Mount Sinai Finds Differences in Brain Scans of Patients with Borderline Personality Disorder

New research conducted by Mount Sinai physicians suggests that the brain activity of people with borderline personality disorder is different from that of people without the disorder.

New York, NY
 – March 5, 2009 /Press Release/  –– 

New research conducted by Mount Sinai physicians suggests that there are distinct differences in brain activity in patients with borderline personality disorder (BPD). Harold Koenigsberg, MD, Professor of Psychiatry at Mount Sinai School of Medicine, presented these findings at a recent meeting of the American Psychoanalytic Association. The research was funded by the National Institutes of Mental Health and will appear in Psychiatric Research: Neuroimaging, later this year.

Psychiatrists have long thought that the brains of patients with BPD, a mental illness characterized by instability in mood and interpersonal relationships, were the same as those of healthy individuals.

One of the main symptoms of borderline personality disorder is the inability to regulate emotions, said Dr Koenigsberg. "Patients have a rollercoaster life, they become intensely depressed or anxious very quickly; sometimes the intense mood swings can lead to suicide."

For the study, 19 BPD patients and 17 healthy individuals viewed pleasant and disturbing images for six seconds. Using fMRI technology, researchers scanned their brains as they viewed these images. When Dr. Koenigsberg compared the brain scans of the two groups, he discovered that when the BPD patients viewed the disturbing images, they experienced greater blood flow to the amygdale, an area of the brain that is responsible for emotion regulation, and to the visual processing areas of the brain.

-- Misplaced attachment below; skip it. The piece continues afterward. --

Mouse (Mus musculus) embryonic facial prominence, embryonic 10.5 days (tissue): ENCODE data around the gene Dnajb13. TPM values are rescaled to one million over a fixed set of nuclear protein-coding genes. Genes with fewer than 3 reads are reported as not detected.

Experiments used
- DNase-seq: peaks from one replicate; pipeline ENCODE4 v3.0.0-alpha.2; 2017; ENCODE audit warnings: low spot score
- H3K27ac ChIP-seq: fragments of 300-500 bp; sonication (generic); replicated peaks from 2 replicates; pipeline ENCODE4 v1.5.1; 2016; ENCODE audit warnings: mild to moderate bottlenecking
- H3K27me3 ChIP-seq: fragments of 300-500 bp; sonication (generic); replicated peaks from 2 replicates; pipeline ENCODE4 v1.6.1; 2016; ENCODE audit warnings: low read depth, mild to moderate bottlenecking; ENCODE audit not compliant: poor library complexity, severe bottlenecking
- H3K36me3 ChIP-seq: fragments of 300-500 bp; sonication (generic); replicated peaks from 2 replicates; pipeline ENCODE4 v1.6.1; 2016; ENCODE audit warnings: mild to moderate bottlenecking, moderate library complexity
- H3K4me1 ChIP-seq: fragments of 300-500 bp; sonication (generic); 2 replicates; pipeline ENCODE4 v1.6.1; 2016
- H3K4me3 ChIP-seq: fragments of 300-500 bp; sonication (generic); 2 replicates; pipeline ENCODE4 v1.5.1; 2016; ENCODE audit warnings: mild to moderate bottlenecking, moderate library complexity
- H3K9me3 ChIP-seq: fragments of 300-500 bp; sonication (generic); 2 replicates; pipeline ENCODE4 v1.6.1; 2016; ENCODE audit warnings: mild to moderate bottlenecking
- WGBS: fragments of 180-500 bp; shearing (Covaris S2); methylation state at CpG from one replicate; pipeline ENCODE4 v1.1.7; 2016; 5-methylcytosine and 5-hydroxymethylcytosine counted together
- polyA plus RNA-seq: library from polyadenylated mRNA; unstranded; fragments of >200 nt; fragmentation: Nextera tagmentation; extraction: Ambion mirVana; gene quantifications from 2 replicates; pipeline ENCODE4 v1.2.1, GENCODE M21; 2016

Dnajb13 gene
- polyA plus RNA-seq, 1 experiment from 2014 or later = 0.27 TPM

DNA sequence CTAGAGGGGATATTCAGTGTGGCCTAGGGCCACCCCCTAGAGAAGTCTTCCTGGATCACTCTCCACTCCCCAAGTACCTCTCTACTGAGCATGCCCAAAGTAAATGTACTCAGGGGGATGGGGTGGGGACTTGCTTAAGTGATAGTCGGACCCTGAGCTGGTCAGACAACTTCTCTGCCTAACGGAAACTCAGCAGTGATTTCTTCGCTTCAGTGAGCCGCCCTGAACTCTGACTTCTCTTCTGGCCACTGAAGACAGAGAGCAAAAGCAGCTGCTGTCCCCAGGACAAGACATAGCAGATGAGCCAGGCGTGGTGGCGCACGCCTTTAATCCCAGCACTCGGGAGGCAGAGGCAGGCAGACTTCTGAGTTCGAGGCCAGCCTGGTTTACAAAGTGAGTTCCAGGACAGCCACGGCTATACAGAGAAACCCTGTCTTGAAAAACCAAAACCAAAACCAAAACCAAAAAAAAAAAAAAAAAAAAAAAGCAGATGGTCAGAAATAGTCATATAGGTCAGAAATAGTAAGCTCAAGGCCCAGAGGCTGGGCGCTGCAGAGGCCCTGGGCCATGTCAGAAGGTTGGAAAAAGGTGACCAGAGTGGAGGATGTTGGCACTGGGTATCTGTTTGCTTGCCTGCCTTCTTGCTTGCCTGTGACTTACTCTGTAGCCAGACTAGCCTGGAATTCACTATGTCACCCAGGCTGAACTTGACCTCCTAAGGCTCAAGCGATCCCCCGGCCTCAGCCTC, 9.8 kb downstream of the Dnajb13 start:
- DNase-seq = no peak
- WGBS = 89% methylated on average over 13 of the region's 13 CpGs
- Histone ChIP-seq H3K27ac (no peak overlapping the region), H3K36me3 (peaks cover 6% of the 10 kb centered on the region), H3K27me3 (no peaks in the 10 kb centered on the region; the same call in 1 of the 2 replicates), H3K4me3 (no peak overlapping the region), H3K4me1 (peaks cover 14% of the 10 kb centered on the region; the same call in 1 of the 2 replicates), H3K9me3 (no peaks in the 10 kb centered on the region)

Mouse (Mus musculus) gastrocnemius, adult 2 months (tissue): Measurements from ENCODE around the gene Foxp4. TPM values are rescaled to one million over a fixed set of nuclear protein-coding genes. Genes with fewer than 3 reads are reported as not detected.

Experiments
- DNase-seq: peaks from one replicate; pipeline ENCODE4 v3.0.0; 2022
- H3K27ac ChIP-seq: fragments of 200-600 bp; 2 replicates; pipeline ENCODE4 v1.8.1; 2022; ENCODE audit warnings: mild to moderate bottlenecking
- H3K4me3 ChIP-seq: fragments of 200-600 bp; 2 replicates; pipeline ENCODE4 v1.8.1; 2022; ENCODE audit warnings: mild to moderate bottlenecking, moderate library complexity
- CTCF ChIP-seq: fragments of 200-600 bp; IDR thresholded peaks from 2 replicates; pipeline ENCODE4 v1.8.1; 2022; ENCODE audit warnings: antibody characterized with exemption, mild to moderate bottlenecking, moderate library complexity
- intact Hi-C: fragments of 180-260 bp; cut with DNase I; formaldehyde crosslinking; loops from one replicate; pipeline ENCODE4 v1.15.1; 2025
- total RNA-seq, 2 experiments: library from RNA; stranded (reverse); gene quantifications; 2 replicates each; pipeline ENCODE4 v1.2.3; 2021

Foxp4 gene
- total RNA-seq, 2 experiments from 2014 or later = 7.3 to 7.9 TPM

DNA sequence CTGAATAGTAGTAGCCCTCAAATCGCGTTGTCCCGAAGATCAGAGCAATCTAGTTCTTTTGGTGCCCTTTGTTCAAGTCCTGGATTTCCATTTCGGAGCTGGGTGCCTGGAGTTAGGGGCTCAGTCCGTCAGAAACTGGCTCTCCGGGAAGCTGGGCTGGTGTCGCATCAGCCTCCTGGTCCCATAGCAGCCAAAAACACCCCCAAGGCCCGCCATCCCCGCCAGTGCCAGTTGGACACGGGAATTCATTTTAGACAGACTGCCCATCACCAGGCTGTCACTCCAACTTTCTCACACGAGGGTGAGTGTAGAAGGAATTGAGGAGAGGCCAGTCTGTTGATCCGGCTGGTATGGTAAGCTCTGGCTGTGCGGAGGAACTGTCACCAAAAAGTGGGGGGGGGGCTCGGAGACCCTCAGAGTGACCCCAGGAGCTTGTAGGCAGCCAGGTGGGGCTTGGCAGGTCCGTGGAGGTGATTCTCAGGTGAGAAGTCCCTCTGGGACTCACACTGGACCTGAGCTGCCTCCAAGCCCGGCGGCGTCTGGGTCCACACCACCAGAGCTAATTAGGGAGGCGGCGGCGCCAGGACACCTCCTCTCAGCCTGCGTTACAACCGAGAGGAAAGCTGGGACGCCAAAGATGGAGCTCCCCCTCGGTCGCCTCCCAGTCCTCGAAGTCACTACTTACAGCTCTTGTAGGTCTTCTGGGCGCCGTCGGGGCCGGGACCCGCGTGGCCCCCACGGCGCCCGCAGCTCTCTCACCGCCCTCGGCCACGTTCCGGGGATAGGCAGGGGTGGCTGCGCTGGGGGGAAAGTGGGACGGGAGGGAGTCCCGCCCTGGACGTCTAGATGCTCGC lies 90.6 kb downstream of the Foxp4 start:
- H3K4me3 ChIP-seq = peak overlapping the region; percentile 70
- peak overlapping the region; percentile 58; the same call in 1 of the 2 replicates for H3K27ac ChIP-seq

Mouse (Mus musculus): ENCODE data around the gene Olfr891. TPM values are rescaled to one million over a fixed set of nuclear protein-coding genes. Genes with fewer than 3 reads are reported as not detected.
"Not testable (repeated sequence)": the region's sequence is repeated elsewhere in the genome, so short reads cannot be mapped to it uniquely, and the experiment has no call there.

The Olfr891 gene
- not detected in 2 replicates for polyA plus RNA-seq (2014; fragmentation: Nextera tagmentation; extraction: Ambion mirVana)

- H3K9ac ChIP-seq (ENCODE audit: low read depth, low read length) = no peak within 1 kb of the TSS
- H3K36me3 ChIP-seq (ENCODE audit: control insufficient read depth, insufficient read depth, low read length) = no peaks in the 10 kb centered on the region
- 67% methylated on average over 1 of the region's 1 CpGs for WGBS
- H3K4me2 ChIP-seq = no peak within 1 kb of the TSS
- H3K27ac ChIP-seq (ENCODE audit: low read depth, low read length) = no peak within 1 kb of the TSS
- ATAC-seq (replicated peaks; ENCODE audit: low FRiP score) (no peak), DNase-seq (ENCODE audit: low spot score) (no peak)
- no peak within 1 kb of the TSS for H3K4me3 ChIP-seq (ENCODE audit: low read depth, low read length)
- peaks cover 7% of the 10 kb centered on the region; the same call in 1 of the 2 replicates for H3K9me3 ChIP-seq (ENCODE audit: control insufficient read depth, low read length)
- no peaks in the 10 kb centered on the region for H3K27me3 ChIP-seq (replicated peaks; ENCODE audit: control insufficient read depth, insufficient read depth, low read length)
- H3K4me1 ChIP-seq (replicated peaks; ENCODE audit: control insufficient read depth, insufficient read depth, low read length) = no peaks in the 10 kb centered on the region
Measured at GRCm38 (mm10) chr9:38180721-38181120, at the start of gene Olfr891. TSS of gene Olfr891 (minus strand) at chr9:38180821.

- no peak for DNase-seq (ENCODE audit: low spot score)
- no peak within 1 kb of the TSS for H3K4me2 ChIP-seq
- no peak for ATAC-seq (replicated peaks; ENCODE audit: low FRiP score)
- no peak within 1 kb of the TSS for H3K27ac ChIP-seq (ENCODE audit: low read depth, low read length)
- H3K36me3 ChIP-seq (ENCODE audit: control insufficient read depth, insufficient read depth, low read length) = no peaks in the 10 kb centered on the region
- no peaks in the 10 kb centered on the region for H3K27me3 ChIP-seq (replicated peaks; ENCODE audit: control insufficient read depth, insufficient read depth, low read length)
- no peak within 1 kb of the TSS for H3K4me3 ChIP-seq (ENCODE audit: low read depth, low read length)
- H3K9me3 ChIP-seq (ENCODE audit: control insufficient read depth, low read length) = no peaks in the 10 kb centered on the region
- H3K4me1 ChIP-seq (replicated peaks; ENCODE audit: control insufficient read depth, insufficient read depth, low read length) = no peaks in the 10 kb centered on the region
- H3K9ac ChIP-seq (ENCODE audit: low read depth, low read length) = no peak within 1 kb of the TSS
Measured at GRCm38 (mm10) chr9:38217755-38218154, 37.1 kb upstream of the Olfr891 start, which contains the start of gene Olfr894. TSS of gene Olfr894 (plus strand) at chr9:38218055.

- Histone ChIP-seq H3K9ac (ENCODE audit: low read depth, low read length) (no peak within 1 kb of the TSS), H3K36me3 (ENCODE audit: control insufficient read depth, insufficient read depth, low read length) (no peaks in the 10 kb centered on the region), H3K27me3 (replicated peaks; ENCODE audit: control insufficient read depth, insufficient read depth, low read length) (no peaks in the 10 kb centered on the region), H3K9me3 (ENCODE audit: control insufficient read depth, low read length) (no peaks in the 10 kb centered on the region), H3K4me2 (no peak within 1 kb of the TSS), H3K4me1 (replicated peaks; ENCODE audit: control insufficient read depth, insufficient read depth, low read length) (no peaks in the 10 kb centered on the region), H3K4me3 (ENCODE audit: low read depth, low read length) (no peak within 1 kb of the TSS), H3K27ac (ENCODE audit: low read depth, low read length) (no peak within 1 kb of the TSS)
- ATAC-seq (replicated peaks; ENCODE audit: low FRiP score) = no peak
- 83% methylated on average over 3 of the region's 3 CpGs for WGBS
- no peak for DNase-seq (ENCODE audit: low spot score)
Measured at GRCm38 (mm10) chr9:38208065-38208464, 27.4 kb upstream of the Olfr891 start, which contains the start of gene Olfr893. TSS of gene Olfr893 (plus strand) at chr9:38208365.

Our research is trying to understand what is different about the way these patients’ brains regulate emotion, said Dr. Koenigsberg. "We found that certain neural circuits in the brain light up with activity when BPD patients experience these inflammatory emotional responses."

We hope these findings will help educate patients and psychotherapists about how to treat the condition. Someday it may even help identify medications that can better control these activations in the brain, Dr Koenigsberg added.

About The Mount Sinai Medical Center
The Mount Sinai Medical Center encompasses The Mount Sinai Hospital and Mount Sinai School of Medicine. The Mount Sinai Hospital is one of the nation’s oldest, largest and most-respected voluntary hospitals. Founded in 1852, Mount Sinai today is a 1,171-bed tertiary-care teaching facility that is internationally acclaimed for excellence in clinical care. Last year, nearly 50,000 people were treated at Mount Sinai as inpatients, and there were nearly 450,000 outpatient visits to the Medical Center.

Mount Sinai School of Medicine is internationally recognized as a leader in groundbreaking clinical and basic-science research, as well as having an innovative approach to medical education. With a faculty of more than 3,400 in 38 clinical and basic science departments and centers, Mount Sinai ranks among the top 20 medical schools in receipt of National Institute of Health (NIH) grants.